Review: Nikon P7700 Digital Camera
In the P7700, Nikon has improved on earlier P7000 models with numerous video formats and a microphone input, plus a tilt-swivel display and several under-the-hood improvements. Is this the video-and-stills powerhouse I've been waiting for?
Video-capable DSLRs have revolutionized the way we shoot video at all levels of production. But can we now say expect similar results from smaller internal-zoom cameras like the Nikon P7700? They can all shoot full HD now. Add a microphone input, a built-in hot shoe and amp, image stabilization, and lots of external controls, and a camera that fits in your pocket becomes a capable production tool.
The advantages are obvious: You don't have to carry around several different lenses, or bother with lens changes because something is too close or too far. Another key advantage in the Nikon P7700 in particular is the f2-f4 28-200mm, image-stabilized, Nikkor lens you get in a $399 (street) camera. A DSLR lens alone with that capability would cost you considerably more than the Nikon P7700, before you even add a camera body.
I've been following the Nikon P7000 series cameras since they launched several years ago. The first generation was lauded for the quality of the stills, but overall it was very slow. The P7100 was a noted improvement, but it was still slow in comparison to other similar cameras.
Now the P7700 (Figure 1, below) is here with even more capability—especially with the video. Nikon added numerous video formats, and a microphone input. They also added a tilt-swivel display and several under-the-hood improvements. Does it finally perform as expected?
Figure 1. The Nikon P7700
In Your Hand
In your hand, the P7700 is an unassuming block of a camera. The grippy surface front and back has enough room even for big fingers to rest. Not far away on the front and top are user-programmable Fn (function) keys you can set to do the tasks you need most. There are also two rotary dials on the front and back—similar to a DSLR, so you can set this camera up very similarly.
The tilt-swivel display is very nice. It's crisp, clean and performs as you would expect it. After years of using a tilt-swivel display on camcorders, trying to use a still camera with a fixed rear display for video is a very annoying experience. Either everything has to be shot at eye level with a loupe, or you need to get an external monitor, and that begs for some sort of rig to support it, and then the costs go up while ease of use goes way down.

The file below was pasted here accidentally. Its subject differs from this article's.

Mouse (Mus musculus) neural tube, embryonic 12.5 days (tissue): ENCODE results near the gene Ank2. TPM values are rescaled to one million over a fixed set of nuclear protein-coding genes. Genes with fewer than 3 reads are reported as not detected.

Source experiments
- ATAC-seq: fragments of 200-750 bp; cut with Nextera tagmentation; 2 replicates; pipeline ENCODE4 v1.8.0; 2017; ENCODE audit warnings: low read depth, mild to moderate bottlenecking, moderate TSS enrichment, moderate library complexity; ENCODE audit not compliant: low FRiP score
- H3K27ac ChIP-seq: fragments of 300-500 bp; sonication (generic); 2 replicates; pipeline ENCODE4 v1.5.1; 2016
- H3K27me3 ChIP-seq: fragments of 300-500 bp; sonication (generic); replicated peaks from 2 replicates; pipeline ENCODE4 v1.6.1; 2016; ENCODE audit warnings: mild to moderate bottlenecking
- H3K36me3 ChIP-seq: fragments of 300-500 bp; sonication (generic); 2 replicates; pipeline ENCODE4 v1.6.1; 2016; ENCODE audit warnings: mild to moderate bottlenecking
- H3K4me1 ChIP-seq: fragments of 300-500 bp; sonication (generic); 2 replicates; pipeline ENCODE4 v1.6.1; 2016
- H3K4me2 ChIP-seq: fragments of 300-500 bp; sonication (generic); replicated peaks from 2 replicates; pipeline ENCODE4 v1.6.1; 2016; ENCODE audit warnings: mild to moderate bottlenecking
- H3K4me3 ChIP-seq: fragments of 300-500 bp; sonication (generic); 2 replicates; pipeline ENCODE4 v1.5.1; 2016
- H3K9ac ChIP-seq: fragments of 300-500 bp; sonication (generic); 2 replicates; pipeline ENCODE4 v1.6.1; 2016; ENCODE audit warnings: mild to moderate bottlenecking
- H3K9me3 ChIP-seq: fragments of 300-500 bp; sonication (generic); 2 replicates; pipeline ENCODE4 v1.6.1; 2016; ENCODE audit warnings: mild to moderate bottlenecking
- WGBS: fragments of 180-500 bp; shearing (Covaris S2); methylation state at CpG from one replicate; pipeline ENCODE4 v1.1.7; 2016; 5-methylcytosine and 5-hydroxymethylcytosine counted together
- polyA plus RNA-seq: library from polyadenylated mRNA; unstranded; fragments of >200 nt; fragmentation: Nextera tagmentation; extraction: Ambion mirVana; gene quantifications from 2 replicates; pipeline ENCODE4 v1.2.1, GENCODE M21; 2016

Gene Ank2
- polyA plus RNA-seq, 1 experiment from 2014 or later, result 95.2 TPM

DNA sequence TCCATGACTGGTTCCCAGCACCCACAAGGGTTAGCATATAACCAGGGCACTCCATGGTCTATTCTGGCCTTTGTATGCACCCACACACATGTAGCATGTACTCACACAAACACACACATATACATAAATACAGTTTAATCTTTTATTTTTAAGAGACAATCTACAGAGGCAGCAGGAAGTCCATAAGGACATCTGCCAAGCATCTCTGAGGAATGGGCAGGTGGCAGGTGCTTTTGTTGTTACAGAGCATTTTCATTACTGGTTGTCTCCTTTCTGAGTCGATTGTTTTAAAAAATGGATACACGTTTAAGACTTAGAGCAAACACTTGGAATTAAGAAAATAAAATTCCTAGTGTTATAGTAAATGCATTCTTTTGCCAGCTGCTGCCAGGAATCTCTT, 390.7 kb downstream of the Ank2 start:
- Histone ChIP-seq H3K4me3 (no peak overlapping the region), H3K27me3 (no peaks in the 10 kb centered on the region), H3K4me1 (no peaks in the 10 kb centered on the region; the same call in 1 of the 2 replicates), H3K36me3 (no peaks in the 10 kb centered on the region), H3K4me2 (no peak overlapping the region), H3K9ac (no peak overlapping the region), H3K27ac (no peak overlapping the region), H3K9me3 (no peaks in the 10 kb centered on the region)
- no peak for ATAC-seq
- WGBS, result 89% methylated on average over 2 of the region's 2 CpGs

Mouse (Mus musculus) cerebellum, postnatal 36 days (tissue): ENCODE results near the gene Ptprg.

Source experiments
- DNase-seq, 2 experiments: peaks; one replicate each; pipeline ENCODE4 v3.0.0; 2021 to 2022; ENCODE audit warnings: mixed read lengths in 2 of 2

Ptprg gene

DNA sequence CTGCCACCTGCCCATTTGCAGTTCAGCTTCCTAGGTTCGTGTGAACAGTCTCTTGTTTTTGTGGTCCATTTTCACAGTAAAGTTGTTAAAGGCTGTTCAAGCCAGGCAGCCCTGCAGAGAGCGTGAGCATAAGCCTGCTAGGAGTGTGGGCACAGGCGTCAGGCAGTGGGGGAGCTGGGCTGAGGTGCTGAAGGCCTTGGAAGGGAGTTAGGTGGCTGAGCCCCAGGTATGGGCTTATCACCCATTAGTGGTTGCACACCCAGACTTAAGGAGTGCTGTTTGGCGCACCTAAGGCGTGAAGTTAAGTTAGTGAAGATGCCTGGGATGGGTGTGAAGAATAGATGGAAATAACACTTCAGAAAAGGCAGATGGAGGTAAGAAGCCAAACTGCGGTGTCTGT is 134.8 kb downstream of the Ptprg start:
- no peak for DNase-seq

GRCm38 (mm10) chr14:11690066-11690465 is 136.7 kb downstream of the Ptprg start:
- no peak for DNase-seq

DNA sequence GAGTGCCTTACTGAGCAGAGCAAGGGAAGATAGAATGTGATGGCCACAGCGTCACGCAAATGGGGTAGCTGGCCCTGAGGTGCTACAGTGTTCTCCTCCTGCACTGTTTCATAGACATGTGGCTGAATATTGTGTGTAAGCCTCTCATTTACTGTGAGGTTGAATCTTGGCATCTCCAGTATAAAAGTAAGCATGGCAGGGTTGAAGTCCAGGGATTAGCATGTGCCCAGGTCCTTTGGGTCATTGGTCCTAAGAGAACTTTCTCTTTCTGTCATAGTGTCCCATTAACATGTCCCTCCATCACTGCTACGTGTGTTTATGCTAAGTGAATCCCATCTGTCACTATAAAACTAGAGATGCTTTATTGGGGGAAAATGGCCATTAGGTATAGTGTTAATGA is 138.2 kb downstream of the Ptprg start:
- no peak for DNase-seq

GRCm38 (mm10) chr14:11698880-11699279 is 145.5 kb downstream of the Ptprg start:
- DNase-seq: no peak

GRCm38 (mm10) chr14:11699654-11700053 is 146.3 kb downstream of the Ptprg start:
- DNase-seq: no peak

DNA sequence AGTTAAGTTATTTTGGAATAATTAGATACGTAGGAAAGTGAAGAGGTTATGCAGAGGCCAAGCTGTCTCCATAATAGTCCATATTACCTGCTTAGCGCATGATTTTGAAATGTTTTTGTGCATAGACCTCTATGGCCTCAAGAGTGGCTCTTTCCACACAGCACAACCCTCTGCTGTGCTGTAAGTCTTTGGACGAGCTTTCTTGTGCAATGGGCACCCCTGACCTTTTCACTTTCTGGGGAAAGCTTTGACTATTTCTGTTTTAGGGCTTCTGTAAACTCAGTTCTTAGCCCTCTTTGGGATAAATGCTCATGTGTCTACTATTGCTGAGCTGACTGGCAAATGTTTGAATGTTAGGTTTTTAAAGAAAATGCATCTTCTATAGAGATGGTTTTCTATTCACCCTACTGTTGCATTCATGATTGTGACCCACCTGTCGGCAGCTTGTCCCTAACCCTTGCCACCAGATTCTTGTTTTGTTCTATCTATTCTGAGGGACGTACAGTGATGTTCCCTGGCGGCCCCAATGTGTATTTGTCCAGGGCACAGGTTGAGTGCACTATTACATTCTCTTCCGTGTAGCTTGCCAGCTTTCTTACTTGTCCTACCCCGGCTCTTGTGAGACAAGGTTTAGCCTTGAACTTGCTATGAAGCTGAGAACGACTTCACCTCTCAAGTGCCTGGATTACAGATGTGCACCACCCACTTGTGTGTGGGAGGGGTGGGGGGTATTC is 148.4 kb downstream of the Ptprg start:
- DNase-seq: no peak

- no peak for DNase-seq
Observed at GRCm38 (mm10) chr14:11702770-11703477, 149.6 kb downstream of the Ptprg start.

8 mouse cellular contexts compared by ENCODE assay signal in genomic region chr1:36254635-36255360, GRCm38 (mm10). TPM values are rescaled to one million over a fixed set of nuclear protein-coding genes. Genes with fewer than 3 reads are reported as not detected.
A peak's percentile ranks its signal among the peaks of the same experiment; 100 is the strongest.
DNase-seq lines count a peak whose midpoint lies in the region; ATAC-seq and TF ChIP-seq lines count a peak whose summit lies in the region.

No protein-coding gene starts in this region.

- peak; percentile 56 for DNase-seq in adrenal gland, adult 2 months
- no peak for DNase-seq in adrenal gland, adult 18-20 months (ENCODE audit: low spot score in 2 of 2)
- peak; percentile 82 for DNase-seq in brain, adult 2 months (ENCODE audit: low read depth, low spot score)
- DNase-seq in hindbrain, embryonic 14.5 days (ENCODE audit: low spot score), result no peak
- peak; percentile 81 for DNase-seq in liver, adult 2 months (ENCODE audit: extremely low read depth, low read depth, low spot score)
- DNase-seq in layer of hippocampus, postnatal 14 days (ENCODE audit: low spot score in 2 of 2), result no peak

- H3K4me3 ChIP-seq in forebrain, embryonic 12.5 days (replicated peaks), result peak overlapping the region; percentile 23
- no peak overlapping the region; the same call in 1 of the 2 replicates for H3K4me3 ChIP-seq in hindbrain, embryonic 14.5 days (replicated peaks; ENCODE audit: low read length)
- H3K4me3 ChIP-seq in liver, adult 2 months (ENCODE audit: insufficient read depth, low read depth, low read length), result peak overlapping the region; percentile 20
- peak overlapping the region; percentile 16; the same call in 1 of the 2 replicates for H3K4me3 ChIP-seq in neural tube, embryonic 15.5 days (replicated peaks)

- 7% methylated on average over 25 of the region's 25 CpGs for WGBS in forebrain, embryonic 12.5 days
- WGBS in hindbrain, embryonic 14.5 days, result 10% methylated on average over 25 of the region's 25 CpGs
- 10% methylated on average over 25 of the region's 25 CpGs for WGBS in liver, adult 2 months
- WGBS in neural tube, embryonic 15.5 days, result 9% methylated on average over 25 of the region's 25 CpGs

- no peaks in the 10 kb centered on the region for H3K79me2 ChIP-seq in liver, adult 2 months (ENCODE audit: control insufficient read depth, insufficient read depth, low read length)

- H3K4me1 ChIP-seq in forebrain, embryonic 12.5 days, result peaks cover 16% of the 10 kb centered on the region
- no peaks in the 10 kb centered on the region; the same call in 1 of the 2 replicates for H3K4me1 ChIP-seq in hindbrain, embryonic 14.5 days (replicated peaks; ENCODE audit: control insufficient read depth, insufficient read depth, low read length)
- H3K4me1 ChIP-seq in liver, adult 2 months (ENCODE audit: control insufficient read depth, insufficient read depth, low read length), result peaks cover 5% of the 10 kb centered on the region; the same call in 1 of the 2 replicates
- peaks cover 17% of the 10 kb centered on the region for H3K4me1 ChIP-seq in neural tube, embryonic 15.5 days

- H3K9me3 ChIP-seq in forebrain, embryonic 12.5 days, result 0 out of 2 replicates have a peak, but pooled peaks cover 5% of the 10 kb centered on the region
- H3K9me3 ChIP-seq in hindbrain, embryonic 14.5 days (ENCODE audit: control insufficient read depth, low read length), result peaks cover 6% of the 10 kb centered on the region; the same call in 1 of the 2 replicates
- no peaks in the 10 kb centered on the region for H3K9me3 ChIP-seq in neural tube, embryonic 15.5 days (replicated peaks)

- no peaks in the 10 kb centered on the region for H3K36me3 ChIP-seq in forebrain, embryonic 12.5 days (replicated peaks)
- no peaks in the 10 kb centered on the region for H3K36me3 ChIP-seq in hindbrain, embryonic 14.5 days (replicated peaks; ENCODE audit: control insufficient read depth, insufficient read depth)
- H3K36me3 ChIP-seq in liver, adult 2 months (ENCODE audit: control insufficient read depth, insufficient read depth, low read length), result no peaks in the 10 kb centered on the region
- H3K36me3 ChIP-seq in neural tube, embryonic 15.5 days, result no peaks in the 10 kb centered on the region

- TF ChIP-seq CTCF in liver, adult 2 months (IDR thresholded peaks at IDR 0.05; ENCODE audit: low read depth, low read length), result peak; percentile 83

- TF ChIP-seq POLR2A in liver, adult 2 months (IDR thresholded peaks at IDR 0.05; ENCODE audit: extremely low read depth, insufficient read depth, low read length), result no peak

The P7700's lens is a nice 7x that has an f2.0 aperture on the wide end, and only stops down to f/4 on the telephoto (Figure 2, below). Do note, however, that this is not a large-sensor camera, so you're not getting an uber-shallow depth of field, or the considerable light-gathering abilities found in large sensor cameras. But with the small sensor comes the ability to package a nice, fast 7x lens into a pocketable camera. The camera also has a built-in neutral density filter. This is quite unusual for a handheld point-and-shoot.
Figure 2. The P7700's 7x zoom lens
The two rotary dials can be set to change shutter and aperture (Figure 3, below). You can easily adjust either setting but not while shooting. In fact, in custom mode, you can adjust either parameter, but they lock when you begin shooting. Even in regular video mode, it does not auto adjust--which is surprising considering this is an auto mode.
Figure 3. Rotary dials and top-side programmable Fn button
Another surprise is that the threaded mount on the bottom of the camera is mounted right next to the battery/media door. So if you have it mounted onto nearly anything--and I mean even the smallest of mounts--you can't get the door open. The mount is not even centered under the lens. Perhaps it needs to be to the side so the optics have some place to retract.
In this two-part series, we'll examine how well Nikon's much-heralded D800 DSLR works as a video camera, in terms of operability and functionality. In part two, we'll report on some audio and video tests comparing the D800 to another highly regarded DSLR, and to a more traditional prosumer camcorder.
In Part 1 of this two-part series on the Nikon D800, I looked at the operation and functionality of the D800 DSLR as a video camera. Now, in Part 2, I'll share some usability notes, as report the results of some audio and video tests (with test footage) comparing the D800 to another highly regarded DSLR, the Panasonic GH2--to see if a lower-priced but very capable DSLR can measure up with quality glass--and to a more traditional prosumer camcorder.
D7100 features 24.1 megapixel CMOS sensor, 51 focus points including 15 cross-type sensors, 100-6400 ISO range, and new WU-1a wireless mobile adapter